There are three ways that a person may become a citizen of the United States: birth, blood or naturalization. When a person is born in the United States they become a citizen by virtue of the Fourteenth Amendment. If they are born outside of the United States but have at least one American citizen parent, then they too may be granted American citizenship. If a person meets neither of these standards, they may apply for naturalization.
Naturalization is for individuals who have come legally into the United States and who meet a multitude of other requirements. It may take years for a Kentucky resident who does not have citizenship to obtain it; many individuals benefit from the support of immigration attorneys when they begin this important and life-changing undertaking.
Aside from physically being in the United States, a person who wishes to use naturalization to gain citizenship must show that they are an adult and that they are of good moral character. They may have to demonstrate that they have a basic understanding of spoken and written English, and that they will follow and uphold the Constitution and other founding principles of the nation.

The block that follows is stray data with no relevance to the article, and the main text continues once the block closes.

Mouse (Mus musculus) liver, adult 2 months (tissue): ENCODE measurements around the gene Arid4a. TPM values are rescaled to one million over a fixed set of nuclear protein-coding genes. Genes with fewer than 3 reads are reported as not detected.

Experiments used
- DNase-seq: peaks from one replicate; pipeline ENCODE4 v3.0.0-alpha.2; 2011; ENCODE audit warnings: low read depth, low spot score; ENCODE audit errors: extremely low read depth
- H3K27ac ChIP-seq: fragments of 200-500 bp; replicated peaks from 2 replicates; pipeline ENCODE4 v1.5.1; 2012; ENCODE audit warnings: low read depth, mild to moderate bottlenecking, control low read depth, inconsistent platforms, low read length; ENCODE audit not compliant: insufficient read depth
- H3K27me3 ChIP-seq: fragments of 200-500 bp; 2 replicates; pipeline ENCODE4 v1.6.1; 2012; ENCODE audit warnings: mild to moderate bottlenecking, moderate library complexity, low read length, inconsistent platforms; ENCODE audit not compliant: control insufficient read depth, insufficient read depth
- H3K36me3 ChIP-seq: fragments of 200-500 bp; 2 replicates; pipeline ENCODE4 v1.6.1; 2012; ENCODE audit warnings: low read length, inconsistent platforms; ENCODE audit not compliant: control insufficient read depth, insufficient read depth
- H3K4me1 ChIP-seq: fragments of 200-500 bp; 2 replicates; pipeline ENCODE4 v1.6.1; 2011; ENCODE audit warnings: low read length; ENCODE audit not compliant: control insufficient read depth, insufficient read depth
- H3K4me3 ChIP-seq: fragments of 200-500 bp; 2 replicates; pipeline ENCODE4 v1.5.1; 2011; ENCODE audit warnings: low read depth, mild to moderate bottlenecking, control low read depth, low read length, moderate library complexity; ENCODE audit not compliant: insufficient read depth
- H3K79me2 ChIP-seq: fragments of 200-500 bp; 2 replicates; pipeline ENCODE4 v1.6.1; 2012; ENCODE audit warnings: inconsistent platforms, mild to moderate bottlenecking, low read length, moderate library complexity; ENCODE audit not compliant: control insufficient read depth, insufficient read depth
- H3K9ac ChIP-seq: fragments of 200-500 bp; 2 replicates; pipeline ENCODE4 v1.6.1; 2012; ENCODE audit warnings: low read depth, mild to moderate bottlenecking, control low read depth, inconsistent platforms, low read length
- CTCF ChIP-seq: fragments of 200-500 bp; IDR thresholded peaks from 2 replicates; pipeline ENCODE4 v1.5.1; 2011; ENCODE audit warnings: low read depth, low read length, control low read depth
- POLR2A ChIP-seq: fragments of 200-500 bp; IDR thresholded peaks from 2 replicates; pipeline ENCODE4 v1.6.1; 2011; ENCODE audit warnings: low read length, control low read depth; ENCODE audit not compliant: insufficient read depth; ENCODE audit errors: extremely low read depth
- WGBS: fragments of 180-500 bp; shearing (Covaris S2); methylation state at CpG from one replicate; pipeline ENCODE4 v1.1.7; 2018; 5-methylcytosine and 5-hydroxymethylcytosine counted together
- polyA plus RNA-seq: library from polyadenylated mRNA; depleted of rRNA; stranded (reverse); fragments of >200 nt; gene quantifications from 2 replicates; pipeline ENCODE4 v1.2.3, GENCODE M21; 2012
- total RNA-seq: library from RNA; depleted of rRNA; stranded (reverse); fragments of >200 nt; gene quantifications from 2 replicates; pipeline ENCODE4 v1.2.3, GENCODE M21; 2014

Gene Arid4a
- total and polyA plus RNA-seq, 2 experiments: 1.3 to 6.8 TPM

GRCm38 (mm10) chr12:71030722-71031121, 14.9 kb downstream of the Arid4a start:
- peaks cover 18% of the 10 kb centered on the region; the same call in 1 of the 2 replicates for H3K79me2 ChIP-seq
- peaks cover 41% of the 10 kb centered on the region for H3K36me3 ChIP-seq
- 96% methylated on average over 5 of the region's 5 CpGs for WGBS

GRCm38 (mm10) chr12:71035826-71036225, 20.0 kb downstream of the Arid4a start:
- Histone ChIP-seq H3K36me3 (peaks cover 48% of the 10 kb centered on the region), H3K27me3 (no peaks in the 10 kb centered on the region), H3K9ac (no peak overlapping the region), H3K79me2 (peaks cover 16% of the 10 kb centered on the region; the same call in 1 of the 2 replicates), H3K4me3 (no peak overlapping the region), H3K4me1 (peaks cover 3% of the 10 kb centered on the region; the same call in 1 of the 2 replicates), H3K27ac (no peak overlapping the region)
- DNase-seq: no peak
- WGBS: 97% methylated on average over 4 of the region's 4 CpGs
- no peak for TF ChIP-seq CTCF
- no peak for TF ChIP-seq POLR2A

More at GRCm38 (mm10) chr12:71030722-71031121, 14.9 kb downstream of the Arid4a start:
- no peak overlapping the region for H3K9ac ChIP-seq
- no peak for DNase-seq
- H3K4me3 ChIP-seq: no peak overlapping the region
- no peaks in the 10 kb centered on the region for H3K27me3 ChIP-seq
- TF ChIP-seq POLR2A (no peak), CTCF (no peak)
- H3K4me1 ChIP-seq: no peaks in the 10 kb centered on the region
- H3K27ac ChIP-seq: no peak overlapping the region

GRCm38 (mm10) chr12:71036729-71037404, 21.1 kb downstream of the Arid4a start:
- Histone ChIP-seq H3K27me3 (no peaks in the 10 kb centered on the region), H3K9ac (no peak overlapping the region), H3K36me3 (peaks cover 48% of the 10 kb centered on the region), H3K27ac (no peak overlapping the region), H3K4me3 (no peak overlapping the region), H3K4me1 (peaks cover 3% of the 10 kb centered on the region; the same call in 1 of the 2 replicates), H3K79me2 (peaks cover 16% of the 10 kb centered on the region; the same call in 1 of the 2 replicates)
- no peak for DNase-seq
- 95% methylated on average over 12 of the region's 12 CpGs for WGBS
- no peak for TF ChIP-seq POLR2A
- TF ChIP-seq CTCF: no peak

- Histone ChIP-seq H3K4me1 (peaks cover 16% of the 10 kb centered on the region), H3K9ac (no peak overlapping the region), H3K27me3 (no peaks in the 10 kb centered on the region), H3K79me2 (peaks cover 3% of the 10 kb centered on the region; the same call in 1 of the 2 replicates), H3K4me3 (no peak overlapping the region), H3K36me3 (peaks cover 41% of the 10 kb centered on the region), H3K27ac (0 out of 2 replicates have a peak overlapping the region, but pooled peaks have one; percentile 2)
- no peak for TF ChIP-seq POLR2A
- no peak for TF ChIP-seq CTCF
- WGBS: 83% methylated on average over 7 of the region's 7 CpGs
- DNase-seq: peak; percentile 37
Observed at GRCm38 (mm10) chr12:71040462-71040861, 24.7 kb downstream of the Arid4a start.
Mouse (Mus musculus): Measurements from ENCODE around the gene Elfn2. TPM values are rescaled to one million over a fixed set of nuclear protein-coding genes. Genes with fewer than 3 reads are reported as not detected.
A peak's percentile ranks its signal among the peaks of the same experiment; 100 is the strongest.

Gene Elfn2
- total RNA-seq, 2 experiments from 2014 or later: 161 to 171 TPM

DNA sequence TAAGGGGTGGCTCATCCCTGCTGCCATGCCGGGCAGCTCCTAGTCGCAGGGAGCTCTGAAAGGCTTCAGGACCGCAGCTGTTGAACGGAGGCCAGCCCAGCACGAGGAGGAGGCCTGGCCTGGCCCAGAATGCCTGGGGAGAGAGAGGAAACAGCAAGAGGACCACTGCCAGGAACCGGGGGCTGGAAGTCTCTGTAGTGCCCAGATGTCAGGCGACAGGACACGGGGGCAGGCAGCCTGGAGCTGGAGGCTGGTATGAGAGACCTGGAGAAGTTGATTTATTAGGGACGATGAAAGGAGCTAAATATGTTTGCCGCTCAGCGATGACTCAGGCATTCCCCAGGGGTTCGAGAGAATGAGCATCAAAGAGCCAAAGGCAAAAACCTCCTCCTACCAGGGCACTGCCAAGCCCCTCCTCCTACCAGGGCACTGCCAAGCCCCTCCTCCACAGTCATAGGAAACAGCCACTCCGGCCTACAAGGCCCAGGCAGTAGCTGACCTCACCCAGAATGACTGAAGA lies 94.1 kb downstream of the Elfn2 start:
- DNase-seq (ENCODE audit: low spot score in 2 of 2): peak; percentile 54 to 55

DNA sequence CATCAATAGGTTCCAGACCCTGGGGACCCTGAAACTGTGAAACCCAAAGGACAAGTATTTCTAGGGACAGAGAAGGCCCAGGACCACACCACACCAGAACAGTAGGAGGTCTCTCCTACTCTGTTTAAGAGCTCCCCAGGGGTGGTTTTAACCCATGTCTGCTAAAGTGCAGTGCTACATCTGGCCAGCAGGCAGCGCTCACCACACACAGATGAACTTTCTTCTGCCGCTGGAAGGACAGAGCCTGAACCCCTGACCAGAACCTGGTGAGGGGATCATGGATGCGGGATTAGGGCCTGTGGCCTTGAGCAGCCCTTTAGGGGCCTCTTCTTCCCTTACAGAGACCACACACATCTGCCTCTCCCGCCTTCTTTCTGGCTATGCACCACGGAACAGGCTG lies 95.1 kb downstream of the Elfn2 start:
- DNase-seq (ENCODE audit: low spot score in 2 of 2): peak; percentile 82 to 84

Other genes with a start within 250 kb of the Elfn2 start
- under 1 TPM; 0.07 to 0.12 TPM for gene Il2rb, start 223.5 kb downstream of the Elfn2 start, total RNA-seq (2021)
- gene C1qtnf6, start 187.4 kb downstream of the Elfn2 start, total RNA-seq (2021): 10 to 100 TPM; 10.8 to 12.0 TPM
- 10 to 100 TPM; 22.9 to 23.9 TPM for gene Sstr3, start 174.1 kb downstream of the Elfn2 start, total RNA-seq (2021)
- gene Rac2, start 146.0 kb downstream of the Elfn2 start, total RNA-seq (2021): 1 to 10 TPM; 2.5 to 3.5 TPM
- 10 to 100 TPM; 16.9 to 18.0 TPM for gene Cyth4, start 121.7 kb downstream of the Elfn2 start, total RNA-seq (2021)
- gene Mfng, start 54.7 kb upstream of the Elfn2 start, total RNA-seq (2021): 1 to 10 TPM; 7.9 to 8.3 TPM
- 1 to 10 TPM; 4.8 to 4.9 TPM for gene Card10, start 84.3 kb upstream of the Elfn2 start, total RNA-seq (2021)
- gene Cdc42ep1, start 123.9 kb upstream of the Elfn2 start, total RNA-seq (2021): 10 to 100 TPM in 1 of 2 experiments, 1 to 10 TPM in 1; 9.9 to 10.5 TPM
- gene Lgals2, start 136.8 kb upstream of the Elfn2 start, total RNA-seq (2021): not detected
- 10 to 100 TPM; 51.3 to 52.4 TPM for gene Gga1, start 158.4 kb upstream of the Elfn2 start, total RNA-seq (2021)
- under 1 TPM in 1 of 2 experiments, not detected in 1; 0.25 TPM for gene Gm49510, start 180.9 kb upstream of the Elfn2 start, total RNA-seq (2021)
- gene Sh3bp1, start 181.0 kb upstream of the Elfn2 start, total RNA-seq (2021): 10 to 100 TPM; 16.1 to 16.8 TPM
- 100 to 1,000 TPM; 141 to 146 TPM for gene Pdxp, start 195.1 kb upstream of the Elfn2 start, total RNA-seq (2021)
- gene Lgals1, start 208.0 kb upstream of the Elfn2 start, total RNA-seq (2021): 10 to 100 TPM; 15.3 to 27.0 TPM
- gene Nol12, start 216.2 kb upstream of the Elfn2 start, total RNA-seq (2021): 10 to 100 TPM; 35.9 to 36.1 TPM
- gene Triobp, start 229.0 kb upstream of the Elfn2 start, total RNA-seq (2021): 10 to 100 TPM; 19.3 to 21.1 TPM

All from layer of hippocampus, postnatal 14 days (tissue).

Becoming a US citizen has major repercussions on an individual's life, in that they generally must give up their citizenship to their former home country. Once they become a citizen, however, they become entitled to the rights and privileges of citizenship under the government. Those rights include but are not limited to voting, the freedom to travel and the right to pass citizenship on to their children. More information about naturalization should be sought from legal professionals who work in this important field.